The 2 Simple Things You Can Do to Help Save a Person's Life


What if I told you there are two things you can do to help save someone’s life?

Would you do them?

There are two things all of us are capable of doing that can help people struggling with mental illness and potentially save someone’s life. These may come more naturally to some of you, but for some of us, we may have to work on it.

1. Listen.

Highway Patrol Sergeant Kevin Briggs listens to Grateful Berthia as he stands on the edge of the Golden Gate Bridge
Highway Patrol Sergeant Kevin Briggs listens to Grateful Berthia

Notice I didn’t say “hear;” there is a big difference in listening and hearing. I love the way Mental Health First Aid teaches about listening. They talk about listening without judgment. This means really listening to discover what the other person has to say and to understand why they are hurting. One of my favorite people, Grateful Berthia, spoke at a recent conference and said, “Listening saved my life.” He was talking about Highway Patrol Sergeant Kevin Briggs. At the time, Grateful Berthia was standing on the edge of the Golden Gate Bridge. He had already crossed over the ledge and was getting ready to jump. Berthia says, “Right before I jumped, I heard someone say, ‘Wait a minute!’ and then he just listened as I told him everything I was thinking and feeling.” Even though Grateful Berthia didn’t know the man who was listening to him at the time, he still knew he was being listened to — and this saved his life. This is only one example of how important and powerful listening can be. Grateful Berthia talks about the impact of listening in his TedxTalk.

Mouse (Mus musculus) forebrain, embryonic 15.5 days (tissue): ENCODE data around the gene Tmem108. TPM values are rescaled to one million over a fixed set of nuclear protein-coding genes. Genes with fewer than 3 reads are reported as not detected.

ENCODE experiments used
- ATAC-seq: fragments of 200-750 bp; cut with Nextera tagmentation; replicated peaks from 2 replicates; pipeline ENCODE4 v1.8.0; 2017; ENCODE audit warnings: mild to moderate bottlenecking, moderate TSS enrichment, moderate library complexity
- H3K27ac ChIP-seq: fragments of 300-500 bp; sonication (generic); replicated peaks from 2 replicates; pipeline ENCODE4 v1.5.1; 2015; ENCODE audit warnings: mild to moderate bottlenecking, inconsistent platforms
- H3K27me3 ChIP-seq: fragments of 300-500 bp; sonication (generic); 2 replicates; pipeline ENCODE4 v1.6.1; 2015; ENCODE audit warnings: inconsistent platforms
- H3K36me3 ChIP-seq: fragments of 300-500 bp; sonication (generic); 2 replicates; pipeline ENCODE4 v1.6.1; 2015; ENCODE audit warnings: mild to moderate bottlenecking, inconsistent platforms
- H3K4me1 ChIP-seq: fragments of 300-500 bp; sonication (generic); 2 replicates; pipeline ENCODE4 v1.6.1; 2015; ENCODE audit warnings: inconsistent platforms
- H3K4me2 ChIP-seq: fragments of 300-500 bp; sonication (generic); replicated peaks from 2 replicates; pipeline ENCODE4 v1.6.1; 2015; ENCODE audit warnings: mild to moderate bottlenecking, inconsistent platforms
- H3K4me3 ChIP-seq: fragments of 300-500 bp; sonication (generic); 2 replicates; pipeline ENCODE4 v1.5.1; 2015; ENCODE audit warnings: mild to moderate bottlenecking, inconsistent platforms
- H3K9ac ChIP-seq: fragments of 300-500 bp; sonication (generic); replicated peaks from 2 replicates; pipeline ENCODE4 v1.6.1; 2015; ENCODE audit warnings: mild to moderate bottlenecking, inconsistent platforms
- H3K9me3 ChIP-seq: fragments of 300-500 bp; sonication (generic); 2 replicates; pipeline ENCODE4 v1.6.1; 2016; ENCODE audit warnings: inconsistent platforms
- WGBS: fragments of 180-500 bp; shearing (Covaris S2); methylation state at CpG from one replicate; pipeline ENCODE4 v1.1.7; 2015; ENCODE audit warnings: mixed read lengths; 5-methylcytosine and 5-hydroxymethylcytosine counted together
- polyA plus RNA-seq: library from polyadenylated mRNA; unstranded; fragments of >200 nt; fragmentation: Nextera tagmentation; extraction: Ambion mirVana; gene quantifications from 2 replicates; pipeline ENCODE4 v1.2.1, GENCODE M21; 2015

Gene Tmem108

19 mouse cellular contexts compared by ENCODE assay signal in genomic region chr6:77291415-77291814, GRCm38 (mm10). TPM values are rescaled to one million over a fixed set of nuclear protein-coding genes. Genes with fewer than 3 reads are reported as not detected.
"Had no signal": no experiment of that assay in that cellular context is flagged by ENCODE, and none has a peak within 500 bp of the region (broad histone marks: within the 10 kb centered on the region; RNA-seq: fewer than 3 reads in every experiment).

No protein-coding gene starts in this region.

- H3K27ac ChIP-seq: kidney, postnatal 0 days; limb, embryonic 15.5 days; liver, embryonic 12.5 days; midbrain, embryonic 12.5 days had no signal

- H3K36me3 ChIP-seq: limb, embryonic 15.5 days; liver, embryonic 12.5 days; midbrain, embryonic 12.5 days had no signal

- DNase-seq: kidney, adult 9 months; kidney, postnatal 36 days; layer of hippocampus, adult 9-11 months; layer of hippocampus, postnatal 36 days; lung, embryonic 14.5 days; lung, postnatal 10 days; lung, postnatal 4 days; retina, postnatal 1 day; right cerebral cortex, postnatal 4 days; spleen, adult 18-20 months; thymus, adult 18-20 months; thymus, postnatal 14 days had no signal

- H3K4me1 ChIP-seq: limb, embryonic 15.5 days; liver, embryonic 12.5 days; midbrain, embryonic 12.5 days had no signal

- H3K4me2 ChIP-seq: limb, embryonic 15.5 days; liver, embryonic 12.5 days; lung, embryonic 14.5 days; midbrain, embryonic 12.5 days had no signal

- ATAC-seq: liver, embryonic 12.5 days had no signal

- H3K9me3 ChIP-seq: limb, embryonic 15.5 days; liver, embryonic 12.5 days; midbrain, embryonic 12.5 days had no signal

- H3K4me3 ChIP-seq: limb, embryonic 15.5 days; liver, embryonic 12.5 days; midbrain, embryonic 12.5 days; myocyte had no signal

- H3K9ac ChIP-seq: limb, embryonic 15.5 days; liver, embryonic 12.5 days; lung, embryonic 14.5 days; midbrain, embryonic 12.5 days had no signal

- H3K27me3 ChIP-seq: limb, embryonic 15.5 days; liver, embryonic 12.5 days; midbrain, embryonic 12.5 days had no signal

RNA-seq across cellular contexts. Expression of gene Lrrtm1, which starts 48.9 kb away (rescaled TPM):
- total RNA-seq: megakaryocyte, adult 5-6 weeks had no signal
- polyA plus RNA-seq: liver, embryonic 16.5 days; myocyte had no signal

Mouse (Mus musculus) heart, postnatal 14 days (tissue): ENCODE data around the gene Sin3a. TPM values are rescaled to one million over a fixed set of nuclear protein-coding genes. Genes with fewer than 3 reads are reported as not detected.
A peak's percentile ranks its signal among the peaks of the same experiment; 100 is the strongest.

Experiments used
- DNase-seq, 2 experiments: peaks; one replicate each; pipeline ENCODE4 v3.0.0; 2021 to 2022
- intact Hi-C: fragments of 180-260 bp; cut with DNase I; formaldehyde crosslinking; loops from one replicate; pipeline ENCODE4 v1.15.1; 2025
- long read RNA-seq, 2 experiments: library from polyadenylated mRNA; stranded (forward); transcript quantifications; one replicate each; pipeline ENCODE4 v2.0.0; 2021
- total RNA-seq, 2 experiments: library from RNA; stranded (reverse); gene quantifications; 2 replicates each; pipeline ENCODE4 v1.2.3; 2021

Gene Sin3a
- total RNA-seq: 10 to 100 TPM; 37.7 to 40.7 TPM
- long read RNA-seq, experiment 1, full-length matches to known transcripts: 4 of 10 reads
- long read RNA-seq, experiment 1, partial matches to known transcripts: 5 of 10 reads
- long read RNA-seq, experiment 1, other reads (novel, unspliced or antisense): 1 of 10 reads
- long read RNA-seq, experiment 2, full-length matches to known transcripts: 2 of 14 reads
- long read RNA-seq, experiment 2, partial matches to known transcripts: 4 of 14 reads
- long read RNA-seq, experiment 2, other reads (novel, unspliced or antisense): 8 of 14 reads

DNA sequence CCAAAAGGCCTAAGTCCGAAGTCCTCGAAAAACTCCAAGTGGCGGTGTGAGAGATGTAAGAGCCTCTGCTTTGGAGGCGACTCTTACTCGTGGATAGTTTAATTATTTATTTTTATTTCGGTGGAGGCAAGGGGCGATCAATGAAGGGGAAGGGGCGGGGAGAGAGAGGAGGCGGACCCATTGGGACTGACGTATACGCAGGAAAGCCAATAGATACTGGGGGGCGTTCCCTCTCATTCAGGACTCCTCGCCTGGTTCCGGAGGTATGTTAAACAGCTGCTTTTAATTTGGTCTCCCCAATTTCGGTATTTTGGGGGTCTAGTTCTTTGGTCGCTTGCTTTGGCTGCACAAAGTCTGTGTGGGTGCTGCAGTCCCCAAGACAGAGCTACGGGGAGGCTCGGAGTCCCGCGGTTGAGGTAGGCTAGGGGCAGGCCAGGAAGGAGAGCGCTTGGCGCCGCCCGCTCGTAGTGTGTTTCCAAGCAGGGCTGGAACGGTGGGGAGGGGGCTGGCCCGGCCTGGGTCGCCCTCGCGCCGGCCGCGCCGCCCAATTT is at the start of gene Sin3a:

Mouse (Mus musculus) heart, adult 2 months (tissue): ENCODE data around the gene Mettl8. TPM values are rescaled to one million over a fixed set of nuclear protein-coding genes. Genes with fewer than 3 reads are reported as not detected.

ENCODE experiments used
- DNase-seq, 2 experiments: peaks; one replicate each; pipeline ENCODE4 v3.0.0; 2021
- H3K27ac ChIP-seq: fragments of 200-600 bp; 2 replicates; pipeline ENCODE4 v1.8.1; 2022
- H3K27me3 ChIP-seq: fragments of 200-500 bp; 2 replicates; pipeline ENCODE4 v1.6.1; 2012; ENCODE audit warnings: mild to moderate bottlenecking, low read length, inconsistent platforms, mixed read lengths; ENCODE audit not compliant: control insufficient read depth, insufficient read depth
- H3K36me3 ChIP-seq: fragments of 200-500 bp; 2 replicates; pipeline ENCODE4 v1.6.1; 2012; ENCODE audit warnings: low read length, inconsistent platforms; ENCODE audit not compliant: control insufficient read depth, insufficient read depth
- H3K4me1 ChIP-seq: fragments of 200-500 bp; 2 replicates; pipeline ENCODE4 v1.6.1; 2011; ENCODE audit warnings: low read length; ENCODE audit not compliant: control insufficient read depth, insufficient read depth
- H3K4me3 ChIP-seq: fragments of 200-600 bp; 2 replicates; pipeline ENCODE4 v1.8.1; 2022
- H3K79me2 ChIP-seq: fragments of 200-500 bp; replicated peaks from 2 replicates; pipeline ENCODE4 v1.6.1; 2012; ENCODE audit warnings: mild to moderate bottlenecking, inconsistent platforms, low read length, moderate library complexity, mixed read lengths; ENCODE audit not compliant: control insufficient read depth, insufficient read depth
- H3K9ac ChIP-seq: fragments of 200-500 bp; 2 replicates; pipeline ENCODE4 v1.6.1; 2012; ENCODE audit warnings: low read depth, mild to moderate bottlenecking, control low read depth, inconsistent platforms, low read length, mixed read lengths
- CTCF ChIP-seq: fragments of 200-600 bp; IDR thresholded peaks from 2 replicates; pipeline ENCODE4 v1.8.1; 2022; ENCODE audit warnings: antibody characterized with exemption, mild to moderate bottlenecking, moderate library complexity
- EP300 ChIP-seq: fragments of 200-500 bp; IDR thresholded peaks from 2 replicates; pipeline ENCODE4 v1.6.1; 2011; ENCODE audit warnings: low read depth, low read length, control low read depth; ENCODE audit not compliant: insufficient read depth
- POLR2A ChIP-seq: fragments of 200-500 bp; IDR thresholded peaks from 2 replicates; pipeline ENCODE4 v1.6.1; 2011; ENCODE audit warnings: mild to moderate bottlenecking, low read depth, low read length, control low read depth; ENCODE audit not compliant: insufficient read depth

2. Share your story.

With at least one in five people struggling with some type of mental health concern in any given year, there are a lot of people in the world who have lived experience. When they share their story in an appropriate way, these people can greatly benefit and help others who may be having similar struggles. Please note: you should only share your story when you are comfortable with doing so, and only share what you are comfortable with sharing. It took me almost 20 years before I was ready to share my story. I can tell you it has been rewarding and therapeutic for me, but it has also been scary at times.  

Some tips to consider before sharing your story:

  • Make sure you want to share your story.
  • Know why you want to share your story.
  • First share your story with one or a few people you trust and feel comfortable around. I remember the first person I told my whole story to was Heather Williams. She listened and I did not feel judged, so I shared with a few other co-workers. As my confidence grew, I began to share my experiences more openly, and I continue to do so when I feel it is appropriate or beneficial to help someone else.   
  • Be prepared for the range of emotions you may feel after sharing your lived experience.

My friend Josh Rivedal is an international speaker who helps share the value of telling your story. When presenting, he helps explain how sharing a story can be very helpful, beneficial and inspiring. Josh believes in this so strongly he decided to create a book series called the i’Mpossible Project . So far there is one book in the series in which 50 different people share their stories, and the stories show just how powerful and resilient humans can be.  

Imagine a world where people can feel safe to share their story and know they will be listened to (non-judgmentally). This is the world I am working towards in my own life. I think we have so much we can learn from each other, if we only listened. I think we can all benefit from being listened to as well.  

This story originally appeared on Listening Saves Lives.


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